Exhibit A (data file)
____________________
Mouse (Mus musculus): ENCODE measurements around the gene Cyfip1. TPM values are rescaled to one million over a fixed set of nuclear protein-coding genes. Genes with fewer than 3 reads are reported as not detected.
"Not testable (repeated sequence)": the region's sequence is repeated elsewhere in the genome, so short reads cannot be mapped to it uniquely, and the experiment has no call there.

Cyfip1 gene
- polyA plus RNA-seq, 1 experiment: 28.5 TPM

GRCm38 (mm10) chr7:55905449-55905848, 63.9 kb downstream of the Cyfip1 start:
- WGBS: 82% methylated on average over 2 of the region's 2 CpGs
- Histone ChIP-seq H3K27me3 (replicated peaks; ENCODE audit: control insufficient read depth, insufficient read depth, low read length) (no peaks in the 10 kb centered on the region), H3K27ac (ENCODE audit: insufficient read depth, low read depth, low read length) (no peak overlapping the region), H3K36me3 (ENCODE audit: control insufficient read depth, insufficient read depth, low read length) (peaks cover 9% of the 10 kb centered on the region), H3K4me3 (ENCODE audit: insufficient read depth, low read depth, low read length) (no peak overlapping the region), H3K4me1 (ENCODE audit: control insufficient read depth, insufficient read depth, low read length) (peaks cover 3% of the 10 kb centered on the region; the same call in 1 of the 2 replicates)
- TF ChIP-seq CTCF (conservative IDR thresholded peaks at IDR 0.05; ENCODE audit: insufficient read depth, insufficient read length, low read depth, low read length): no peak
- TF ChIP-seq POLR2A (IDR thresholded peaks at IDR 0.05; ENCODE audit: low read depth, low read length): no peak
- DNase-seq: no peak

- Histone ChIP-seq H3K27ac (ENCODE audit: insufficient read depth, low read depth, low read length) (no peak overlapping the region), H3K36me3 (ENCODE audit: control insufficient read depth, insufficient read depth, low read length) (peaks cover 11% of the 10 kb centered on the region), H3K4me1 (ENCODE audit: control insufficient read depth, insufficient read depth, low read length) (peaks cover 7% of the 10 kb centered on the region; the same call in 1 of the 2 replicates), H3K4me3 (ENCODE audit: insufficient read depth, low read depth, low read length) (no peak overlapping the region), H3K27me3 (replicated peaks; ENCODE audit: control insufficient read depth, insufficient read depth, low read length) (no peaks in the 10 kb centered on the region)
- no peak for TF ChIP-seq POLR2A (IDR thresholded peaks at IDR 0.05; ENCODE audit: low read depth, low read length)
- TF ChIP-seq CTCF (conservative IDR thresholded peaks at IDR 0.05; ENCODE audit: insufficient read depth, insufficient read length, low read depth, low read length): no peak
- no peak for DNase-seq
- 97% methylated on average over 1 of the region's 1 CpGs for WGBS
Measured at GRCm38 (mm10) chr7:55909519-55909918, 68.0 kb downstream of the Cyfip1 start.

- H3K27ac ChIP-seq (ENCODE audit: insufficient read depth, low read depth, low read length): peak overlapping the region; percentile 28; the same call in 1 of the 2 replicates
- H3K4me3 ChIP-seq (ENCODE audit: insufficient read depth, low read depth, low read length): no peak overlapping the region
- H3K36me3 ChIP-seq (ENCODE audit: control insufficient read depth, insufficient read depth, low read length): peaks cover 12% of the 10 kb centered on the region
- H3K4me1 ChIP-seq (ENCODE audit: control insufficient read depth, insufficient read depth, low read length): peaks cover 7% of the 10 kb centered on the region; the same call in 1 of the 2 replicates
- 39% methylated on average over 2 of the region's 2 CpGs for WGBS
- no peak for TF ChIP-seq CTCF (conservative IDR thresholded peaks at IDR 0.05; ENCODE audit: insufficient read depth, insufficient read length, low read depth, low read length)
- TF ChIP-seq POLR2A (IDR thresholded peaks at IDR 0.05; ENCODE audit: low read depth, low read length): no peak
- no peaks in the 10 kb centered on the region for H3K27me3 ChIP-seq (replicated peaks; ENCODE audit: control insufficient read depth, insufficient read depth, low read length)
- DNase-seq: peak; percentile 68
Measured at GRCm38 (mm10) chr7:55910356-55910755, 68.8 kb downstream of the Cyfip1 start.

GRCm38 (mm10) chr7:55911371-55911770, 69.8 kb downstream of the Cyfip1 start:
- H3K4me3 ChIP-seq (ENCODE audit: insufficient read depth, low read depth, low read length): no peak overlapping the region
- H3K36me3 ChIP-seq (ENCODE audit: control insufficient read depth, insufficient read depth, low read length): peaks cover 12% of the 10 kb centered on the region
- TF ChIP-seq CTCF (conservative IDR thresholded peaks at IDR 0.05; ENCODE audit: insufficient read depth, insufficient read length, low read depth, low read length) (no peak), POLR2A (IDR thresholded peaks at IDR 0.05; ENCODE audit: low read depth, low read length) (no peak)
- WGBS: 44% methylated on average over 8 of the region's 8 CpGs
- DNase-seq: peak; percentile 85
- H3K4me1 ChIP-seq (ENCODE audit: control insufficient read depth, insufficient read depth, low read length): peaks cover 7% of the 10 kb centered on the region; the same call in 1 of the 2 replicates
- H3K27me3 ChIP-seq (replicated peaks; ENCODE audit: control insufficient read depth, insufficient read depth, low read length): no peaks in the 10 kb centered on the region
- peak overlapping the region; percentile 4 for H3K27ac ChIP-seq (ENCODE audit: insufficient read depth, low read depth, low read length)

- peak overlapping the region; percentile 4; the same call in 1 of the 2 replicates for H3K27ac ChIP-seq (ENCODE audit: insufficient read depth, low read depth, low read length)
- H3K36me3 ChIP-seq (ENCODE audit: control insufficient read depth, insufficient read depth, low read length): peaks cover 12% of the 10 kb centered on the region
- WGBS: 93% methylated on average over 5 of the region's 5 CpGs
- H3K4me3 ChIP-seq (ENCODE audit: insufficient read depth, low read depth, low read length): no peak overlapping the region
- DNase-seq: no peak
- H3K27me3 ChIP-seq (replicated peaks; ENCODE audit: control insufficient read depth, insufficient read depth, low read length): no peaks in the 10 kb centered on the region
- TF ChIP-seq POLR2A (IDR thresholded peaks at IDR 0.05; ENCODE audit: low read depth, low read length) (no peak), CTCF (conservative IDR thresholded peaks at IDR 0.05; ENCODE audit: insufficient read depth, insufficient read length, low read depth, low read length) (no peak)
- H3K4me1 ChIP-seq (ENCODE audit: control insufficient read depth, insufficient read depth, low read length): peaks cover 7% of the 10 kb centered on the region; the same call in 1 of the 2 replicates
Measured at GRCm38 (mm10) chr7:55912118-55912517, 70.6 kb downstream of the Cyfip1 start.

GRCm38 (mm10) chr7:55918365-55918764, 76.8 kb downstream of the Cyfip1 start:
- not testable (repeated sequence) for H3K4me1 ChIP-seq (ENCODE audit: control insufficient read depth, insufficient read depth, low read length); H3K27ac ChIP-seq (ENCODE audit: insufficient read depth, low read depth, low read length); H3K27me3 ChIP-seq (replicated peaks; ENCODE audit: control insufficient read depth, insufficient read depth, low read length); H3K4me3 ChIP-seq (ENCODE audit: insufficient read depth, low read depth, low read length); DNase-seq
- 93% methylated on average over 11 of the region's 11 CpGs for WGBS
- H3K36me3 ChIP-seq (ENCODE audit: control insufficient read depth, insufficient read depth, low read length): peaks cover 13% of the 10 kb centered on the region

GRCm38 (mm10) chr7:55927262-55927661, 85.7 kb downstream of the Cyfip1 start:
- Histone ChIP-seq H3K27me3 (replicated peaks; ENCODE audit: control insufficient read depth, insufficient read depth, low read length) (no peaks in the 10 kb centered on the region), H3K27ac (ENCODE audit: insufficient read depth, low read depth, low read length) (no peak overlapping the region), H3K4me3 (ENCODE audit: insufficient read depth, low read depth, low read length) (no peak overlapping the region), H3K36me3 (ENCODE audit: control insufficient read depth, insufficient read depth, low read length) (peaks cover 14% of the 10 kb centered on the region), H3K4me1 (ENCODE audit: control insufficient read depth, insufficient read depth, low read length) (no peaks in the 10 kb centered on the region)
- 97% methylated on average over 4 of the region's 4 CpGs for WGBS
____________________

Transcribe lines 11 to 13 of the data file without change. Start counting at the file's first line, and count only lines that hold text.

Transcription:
- Histone ChIP-seq H3K27ac (ENCODE audit: insufficient read depth, low read depth, low read length) (no peak overlapping the region), H3K36me3 (ENCODE audit: control insufficient read depth, insufficient read depth, low read length) (peaks cover 11% of the 10 kb centered on the region), H3K4me1 (ENCODE audit: control insufficient read depth, insufficient read depth, low read length) (peaks cover 7% of the 10 kb centered on the region; the same call in 1 of the 2 replicates), H3K4me3 (ENCODE audit: insufficient read depth, low read depth, low read length) (no peak overlapping the region), H3K27me3 (replicated peaks; ENCODE audit: control insufficient read depth, insufficient read depth, low read length) (no peaks in the 10 kb centered on the region)
- no peak for TF ChIP-seq POLR2A (IDR thresholded peaks at IDR 0.05; ENCODE audit: low read depth, low read length)
- TF ChIP-seq CTCF (conservative IDR thresholded peaks at IDR 0.05; ENCODE audit: insufficient read depth, insufficient read length, low read depth, low read length): no peak